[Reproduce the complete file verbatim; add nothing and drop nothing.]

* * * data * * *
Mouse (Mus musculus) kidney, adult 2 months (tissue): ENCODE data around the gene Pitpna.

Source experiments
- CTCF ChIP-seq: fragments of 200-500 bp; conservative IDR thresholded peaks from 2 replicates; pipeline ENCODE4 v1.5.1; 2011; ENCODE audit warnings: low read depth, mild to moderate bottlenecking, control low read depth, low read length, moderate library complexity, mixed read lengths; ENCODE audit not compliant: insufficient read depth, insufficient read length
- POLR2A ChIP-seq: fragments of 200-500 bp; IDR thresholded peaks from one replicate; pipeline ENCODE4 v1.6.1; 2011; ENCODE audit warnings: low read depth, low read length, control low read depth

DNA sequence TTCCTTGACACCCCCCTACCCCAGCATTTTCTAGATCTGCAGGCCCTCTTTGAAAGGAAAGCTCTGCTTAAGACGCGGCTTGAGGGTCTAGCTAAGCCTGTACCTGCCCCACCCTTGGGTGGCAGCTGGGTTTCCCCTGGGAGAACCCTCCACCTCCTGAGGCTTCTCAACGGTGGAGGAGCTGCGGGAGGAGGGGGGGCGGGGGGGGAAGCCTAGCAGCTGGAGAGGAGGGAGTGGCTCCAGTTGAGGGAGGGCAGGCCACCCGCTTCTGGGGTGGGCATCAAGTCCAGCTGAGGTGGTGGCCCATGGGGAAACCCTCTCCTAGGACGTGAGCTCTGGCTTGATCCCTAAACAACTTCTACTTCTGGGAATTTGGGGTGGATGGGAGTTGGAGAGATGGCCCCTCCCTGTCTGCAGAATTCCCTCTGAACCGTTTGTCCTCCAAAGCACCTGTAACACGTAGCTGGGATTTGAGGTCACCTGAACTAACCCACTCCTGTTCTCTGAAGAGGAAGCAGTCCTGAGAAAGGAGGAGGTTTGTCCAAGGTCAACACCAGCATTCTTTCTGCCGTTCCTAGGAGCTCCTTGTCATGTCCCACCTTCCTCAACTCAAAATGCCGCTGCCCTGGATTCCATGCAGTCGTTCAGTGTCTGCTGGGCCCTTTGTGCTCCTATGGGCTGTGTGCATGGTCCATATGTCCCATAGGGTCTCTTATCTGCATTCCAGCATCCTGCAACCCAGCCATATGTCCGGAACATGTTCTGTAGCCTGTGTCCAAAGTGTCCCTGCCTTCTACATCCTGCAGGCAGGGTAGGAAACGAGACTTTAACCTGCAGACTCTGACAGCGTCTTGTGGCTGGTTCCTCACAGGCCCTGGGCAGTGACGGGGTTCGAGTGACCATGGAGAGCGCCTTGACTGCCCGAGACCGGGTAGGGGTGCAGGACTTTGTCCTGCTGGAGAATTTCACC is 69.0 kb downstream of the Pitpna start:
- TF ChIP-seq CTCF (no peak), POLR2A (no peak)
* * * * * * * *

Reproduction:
Mouse (Mus musculus) kidney, adult 2 months (tissue): ENCODE data around the gene Pitpna.

Source experiments
- CTCF ChIP-seq: fragments of 200-500 bp; conservative IDR thresholded peaks from 2 replicates; pipeline ENCODE4 v1.5.1; 2011; ENCODE audit warnings: low read depth, mild to moderate bottlenecking, control low read depth, low read length, moderate library complexity, mixed read lengths; ENCODE audit not compliant: insufficient read depth, insufficient read length
- POLR2A ChIP-seq: fragments of 200-500 bp; IDR thresholded peaks from one replicate; pipeline ENCODE4 v1.6.1; 2011; ENCODE audit warnings: low read depth, low read length, control low read depth

DNA sequence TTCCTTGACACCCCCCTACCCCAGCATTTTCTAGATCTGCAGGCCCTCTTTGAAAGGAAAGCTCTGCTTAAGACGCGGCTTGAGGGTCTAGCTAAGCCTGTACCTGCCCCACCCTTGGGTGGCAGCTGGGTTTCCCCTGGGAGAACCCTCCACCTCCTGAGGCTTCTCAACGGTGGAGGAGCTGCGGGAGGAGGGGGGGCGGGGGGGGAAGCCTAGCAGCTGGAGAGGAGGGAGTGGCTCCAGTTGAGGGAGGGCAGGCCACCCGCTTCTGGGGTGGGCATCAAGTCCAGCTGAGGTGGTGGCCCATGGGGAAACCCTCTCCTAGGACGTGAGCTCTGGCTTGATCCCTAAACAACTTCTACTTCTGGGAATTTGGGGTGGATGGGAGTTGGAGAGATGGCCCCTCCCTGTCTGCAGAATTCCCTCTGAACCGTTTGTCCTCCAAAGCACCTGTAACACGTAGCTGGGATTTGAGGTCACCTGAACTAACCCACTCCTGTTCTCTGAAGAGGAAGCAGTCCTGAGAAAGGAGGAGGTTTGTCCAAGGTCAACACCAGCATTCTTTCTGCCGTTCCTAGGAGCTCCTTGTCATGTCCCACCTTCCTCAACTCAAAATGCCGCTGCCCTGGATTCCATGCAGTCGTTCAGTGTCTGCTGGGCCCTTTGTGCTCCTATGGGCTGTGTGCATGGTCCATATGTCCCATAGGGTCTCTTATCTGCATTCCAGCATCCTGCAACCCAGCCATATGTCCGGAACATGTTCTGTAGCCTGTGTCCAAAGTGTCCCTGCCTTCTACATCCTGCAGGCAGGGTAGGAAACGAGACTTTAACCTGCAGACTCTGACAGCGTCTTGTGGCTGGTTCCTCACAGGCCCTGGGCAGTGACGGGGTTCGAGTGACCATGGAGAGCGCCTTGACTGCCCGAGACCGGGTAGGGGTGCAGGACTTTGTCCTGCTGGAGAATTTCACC is 69.0 kb downstream of the Pitpna start:
- TF ChIP-seq CTCF (no peak), POLR2A (no peak)